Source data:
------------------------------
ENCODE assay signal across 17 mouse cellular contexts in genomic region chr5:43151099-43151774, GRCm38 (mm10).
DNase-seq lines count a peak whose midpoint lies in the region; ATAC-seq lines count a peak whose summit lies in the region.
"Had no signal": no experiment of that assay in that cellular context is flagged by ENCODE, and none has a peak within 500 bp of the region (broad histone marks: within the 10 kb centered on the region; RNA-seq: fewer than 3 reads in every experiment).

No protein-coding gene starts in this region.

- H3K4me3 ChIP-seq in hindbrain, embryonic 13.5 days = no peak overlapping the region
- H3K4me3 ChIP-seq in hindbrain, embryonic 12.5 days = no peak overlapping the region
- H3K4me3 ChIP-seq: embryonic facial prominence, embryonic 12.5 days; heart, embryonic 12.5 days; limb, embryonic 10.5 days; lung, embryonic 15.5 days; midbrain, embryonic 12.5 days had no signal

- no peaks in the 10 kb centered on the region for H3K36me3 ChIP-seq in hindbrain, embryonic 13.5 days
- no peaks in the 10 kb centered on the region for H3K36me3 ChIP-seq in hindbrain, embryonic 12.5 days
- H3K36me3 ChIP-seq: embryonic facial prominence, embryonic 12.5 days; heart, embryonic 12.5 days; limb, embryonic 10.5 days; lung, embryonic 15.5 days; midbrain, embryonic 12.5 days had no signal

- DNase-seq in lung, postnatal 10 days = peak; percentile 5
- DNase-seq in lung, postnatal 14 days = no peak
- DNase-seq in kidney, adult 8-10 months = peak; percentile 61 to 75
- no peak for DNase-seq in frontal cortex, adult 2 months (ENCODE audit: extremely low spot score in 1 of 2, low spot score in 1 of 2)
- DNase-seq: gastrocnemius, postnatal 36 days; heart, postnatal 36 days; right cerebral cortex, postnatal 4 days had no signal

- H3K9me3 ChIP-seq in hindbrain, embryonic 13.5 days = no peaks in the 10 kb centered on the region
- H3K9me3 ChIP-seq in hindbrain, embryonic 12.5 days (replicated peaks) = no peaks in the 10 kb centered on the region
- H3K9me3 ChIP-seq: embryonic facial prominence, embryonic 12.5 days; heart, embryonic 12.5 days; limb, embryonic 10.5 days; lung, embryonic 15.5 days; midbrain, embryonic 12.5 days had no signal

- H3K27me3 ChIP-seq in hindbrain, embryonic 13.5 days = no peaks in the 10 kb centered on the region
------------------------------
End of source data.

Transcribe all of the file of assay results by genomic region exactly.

ENCODE assay signal across 17 mouse cellular contexts in genomic region chr5:43151099-43151774, GRCm38 (mm10).
DNase-seq lines count a peak whose midpoint lies in the region; ATAC-seq lines count a peak whose summit lies in the region.
"Had no signal": no experiment of that assay in that cellular context is flagged by ENCODE, and none has a peak within 500 bp of the region (broad histone marks: within the 10 kb centered on the region; RNA-seq: fewer than 3 reads in every experiment).

No protein-coding gene starts in this region.

- H3K4me3 ChIP-seq in hindbrain, embryonic 13.5 days = no peak overlapping the region
- H3K4me3 ChIP-seq in hindbrain, embryonic 12.5 days = no peak overlapping the region
- H3K4me3 ChIP-seq: embryonic facial prominence, embryonic 12.5 days; heart, embryonic 12.5 days; limb, embryonic 10.5 days; lung, embryonic 15.5 days; midbrain, embryonic 12.5 days had no signal

- no peaks in the 10 kb centered on the region for H3K36me3 ChIP-seq in hindbrain, embryonic 13.5 days
- no peaks in the 10 kb centered on the region for H3K36me3 ChIP-seq in hindbrain, embryonic 12.5 days
- H3K36me3 ChIP-seq: embryonic facial prominence, embryonic 12.5 days; heart, embryonic 12.5 days; limb, embryonic 10.5 days; lung, embryonic 15.5 days; midbrain, embryonic 12.5 days had no signal

- DNase-seq in lung, postnatal 10 days = peak; percentile 5
- DNase-seq in lung, postnatal 14 days = no peak
- DNase-seq in kidney, adult 8-10 months = peak; percentile 61 to 75
- no peak for DNase-seq in frontal cortex, adult 2 months (ENCODE audit: extremely low spot score in 1 of 2, low spot score in 1 of 2)
- DNase-seq: gastrocnemius, postnatal 36 days; heart, postnatal 36 days; right cerebral cortex, postnatal 4 days had no signal

- H3K9me3 ChIP-seq in hindbrain, embryonic 13.5 days = no peaks in the 10 kb centered on the region
- H3K9me3 ChIP-seq in hindbrain, embryonic 12.5 days (replicated peaks) = no peaks in the 10 kb centered on the region
- H3K9me3 ChIP-seq: embryonic facial prominence, embryonic 12.5 days; heart, embryonic 12.5 days; limb, embryonic 10.5 days; lung, embryonic 15.5 days; midbrain, embryonic 12.5 days had no signal

- H3K27me3 ChIP-seq in hindbrain, embryonic 13.5 days = no peaks in the 10 kb centered on the region